What are the requirements and constraints of combining technologies?
Combining soft robotics, TE and transcutaneous energy transfer leads to a new horizon in transplantation medicine that is not currently anticipated. As compared to other motile organs that have a secretory, digestive or cleaning function, the heart’s function is fairly uncomplicated in that it is ‘just a pump’. Moreover, this pump function is autoregulated and not dependent on brain-nerve-muscle interaction, such as with movement of limbs. As such, the development of a Hybrid Heart is an ambitious but achievable targeted breakthrough, and an important first and concrete step towards the project’s long-term vision.
For the subsequent development of other organs or tissues with more complex functions, the soft robotics, the TE and transcutaneous energy transfer components as developed for the Hybrid Heart will need adjusting. Recent advances in casting, moulding and 3D printing are expected to fuel development of more complex designs for such organs. The ongoing development of controllable soft bodies using materials that integrate sensors, actuators and computation, that together enable such a body to deliver the desired behaviour is of utmost importance for artificial limb development. Soft robots enable the development of biologically inspired artificial intelligence in ways that are not possible with rigid robots.
In addition, the synthetic materials used for in situ TE offer high control of scaffold design and manufacturing. This will be very important in developing organs with more complex functions like the kidney, liver, bowel or lung. The use of supramolecular materials, which can be easily modified, enables fine-tuning of the resorption rate, incorporation of bioactives in relation to the patient target group or incorporation of organoids, showing the full potential and benefit of the supramolecular material approach.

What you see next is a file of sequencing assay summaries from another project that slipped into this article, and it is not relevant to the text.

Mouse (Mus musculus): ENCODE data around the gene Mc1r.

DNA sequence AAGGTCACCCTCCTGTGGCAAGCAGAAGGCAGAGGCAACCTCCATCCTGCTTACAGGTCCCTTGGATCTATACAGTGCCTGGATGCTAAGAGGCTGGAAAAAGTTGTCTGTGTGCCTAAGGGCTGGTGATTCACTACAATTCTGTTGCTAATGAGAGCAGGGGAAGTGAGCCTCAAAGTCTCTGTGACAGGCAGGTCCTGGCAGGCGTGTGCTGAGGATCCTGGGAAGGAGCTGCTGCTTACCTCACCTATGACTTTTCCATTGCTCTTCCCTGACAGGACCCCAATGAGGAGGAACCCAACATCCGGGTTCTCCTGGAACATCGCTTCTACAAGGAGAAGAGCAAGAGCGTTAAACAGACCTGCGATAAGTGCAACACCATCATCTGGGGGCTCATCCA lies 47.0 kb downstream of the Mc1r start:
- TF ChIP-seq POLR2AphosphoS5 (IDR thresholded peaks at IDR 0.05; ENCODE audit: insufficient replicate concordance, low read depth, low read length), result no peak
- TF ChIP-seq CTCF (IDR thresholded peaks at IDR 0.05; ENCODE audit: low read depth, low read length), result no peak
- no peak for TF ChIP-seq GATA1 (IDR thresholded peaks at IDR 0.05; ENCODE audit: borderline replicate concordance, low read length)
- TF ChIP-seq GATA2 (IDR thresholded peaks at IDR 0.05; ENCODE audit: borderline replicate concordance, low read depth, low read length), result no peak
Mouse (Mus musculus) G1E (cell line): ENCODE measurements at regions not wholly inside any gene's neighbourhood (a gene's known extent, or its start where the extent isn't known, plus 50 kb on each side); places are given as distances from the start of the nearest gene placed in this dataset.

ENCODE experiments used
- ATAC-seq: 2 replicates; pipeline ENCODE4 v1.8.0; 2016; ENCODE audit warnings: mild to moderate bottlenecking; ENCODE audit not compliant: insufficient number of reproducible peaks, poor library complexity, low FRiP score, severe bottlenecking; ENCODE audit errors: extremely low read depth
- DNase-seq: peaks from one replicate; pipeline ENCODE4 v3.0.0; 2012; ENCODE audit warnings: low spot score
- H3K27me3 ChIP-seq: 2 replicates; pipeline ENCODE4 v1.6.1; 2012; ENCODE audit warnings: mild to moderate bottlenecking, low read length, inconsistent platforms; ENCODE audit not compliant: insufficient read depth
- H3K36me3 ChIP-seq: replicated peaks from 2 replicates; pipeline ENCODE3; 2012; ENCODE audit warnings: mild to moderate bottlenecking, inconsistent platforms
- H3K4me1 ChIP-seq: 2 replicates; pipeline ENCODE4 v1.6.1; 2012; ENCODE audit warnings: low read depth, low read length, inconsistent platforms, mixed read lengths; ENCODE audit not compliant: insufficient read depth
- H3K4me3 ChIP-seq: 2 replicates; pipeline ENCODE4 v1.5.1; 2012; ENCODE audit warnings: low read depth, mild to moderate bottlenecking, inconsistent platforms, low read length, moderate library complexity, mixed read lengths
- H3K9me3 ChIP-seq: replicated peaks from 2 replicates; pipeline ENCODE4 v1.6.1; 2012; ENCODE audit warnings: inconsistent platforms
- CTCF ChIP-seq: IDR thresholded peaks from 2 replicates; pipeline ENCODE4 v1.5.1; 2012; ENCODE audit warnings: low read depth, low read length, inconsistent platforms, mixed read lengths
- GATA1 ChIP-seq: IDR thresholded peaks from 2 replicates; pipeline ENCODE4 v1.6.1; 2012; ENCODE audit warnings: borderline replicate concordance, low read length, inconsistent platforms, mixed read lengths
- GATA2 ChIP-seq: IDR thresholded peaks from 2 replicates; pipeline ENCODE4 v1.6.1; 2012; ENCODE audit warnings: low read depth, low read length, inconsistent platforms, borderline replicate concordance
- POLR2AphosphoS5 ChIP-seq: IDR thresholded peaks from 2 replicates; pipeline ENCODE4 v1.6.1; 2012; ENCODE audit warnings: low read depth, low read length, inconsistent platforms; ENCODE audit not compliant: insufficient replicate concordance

Apart from greatly advancing the state-of-the-art of the basic technologies building the Hybrid Heart, combining soft robotics, in situ TE and wireless energy transfer to attain Proof-of-Principle for an in vivo functional artificial soft actuated heart requires cutting-edge knowledge of how to integrate all components, such as the soft robotics elastomeric shell and actuators with the TE scaffolds. Combining soft robotics and TE in this project will render a new technology in itself, with many future applications inside and outside medicine.
Materials experts at all partners will develop the components of the Hybrid Heart in parallel, collaborating to ensure compatibility already during the design process.